Moses Ludel’s 4WD Mechanix Magazine – Ultimate Tow Package: Cummins Powered Dodge Ram
Soaring fuel costs and low miles per gallon, stiff suspension, the risks of trail damage and breaking your 4×4—these are just a few of the reasons to tow your Jeep 4×4 over long distances. It is far less costly and easier on our Jeep trail rigs to tote them—and it’s also more comfortable! Of all the trailer pullers we’ve owned, the Dodge Ram 4WD Quad-Cab with Cummins diesel power has proven the most dynamic and best overall!
By the late 1950s, with highway speeds increasing and Jeep CJs still stiffled by low horsepower L- and F-head four cylinder engines, towing a Jeep to the desert, mountains or hunting camps became popular. Tow bars were a popular accessory, and when I restored my 1950 CJ-3A in the late ‘sixties, a tow bar was part of the plan. A highway speed trip to the desert involved carrying a grease gun and lubing the vintage CJ’s outer rear axle shaft bearings—each 100 miles!
In the Jeep Owner’s Bible and my other Jeep and truck books, I talk about trailering versus towing a trail 4×4. “Flat-towing” a Jeep with a tow bar can be a mixed proposition. Immediately clear, the flat-towed Jeep cannot be backed up easily—for more than a short, straight shot. Years ago, hydraulic brake link kits could tie the tow vehicle’s brake system to the towed Jeep, but these setups are not compatible with contemporary ABS. Even for non-ABS Jeep models, this approach comes with the risk of hydraulic brake failure at both vehicles! Without brakes on the flat-towed Jeep, stopping 4,000-4,500 pounds of 4×4 places an extreme load on the tow vehicle’s chassis and brakes.
I began trailering our recreational 4x4s in the early 1990s. My tow vehicles were always long wheelbase, 3/4-ton and larger capacity chassis designs. Despite their 12-14 mpg (on a good day!) and 8-10 mpg when towing, our two 4WD Suburbans (a 1986 and an ’87) were very stable with their longer 131-inch wheelbases. They were quite comfortable and offered all the options and amenities of a luxury passenger car. Ride quality was satisfying, too, as Suburbans are highway cruisers. When fuel costs spiraled upward, however, these gasoline-powered behemoths were no longer viable.
A truck fleet and heavy equipment mechanic by training, I have always valued diesel power. In the mid-’90s, I did a long-term Suburban test with a 3/4-ton 4WD chassis and 6.5L V-8 diesel. The fuel mileage was clearly improved: 17 mpg unloaded, dropping to 11-12 mpg when loaded. Objectively, this would have been even better had I not specified 4.10 gearing and ordered the vehicle instead with 3.73 axle ratios.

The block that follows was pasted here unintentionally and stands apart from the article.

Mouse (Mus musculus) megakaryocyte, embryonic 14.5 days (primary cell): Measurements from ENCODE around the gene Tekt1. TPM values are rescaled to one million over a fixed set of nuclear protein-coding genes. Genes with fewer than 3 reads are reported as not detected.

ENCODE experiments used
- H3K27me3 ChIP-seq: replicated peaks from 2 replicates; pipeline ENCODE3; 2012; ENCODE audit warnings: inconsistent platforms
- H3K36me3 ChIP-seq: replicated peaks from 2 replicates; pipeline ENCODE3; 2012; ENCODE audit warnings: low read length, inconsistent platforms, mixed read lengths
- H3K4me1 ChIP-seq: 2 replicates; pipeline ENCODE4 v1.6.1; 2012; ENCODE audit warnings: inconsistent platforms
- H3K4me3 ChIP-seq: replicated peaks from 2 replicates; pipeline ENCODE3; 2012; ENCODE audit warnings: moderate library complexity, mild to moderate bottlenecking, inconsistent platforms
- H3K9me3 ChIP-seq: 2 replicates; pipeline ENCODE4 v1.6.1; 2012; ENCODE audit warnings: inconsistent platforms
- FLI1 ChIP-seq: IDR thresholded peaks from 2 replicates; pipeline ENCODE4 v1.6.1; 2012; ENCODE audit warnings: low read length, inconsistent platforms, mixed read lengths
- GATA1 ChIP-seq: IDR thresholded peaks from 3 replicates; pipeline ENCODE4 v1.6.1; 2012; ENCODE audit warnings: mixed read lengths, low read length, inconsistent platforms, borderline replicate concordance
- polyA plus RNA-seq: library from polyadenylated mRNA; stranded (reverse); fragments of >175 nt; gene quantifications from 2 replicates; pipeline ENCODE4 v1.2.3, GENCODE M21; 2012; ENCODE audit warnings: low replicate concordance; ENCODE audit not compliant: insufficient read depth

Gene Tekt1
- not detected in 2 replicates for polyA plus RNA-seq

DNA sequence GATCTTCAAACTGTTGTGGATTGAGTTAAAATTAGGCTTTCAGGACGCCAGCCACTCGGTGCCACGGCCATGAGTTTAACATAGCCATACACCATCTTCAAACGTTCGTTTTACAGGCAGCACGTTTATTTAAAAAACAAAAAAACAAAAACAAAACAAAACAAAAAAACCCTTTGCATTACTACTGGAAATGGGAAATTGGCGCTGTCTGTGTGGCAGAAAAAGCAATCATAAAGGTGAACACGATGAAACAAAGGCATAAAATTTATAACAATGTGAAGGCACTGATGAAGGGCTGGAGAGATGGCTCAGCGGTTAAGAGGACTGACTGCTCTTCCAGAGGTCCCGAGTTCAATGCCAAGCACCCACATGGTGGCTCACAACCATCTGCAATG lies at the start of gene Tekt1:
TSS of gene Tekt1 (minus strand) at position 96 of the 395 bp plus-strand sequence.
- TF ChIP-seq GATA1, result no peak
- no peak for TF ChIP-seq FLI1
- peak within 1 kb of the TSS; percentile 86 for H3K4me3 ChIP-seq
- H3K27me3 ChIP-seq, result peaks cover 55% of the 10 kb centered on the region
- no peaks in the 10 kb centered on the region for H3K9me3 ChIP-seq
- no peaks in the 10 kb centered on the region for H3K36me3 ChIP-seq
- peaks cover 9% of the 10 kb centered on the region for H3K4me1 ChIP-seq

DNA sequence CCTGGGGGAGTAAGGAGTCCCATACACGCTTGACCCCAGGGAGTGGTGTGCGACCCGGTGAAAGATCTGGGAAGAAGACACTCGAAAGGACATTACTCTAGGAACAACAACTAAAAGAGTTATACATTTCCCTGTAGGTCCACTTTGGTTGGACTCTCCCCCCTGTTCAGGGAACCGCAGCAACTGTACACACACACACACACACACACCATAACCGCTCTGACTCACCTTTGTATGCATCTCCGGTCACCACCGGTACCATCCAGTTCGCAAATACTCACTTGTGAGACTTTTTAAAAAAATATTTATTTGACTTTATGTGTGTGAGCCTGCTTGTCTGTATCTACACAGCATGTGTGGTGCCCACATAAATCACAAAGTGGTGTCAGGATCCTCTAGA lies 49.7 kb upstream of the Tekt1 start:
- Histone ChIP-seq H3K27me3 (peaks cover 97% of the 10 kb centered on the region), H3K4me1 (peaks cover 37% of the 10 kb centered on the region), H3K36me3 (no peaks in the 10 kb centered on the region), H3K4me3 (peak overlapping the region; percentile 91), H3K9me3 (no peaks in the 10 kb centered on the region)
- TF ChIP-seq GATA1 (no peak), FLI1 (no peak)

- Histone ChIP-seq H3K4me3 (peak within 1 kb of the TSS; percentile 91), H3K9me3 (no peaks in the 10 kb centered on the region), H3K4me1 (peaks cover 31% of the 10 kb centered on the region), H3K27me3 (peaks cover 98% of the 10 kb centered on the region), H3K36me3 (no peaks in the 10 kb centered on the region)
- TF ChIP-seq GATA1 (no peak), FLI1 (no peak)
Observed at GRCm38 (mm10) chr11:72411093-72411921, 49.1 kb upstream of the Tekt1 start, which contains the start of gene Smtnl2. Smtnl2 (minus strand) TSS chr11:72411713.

I knew diesel was the way to go and started paying attention to the light truck offerings. In the late ’80s, I had tested a Dodge 3/4-ton 4×4 with the early 5.9L, 12-valve inline six. Perhaps primitive by today’s standards, loud, smoky and limited by a three-speed automatic, that truck delivered 20 mpg. By the new milennium, the improved 5.9L engines with 24-valves and electronic fuel injection were sweeping past Ford and G.M. diesels for fuel efficiency, raw torque and useful power. A traditional, proven medium duty truck design, the 5.9L draws on the strengths of commercial diesel designs. Lower speed, with a quick torque rise, these engines run circles around larger V-8, higher speed light truck diesels.
In model year 2005, I took the big step. We purchased our first new Cummins-powered Dodge 4WD. I chose the 3500 Ram one-ton with single drive rear wheels. A 5.9L diesel, beefier brakes with a bigger rear axle, plus the 48RE automatic with overdrive, would readily meet our needs. (A dually is less maneuverable and not as practical for reaching remote campgrounds with a trailer in tow.) Trailering is only part of our truck use. Hauling is equally important. A Quad-Cab with the nice ‘ST’ trim and cloth upholstery, plus other upgrade amenities like a stellar Chrysler sound system, make this an exceptional package!
Never mind the sticker shock cost, this truck is more than paying for itself! In this section of the magazine, I will share how my driving technique has yielded up to 23.9 mpg unloaded at interstate speeds and 18-plus mpg while towing the XJ Cherokee on a car hauler at interstate speeds to Moab. Power is superb in fully stock form, and the strategy with this truck is to simply maintain an inherently reliable, quality engineered vehicle.
Other than mandatory recalls and warranty issues, I perform all of the preventive care and service work myself. In this section, you will find details on towing safely with the Dodge Ram. I share maintenance and upgrade tips plus how to properly outfit your Jeep hauling trailer. Learn ways to get maximum performance, fuel efficiency and a long service life from a Ram truck.
If you intend to cover a lot of territory, tow your Jeep 4WD, plus enjoy getting to your destination without fatigue, a heavy duty Ram is the only way to go. Join the ranks of modern Ram Cummins turbo-diesel trailer pullers!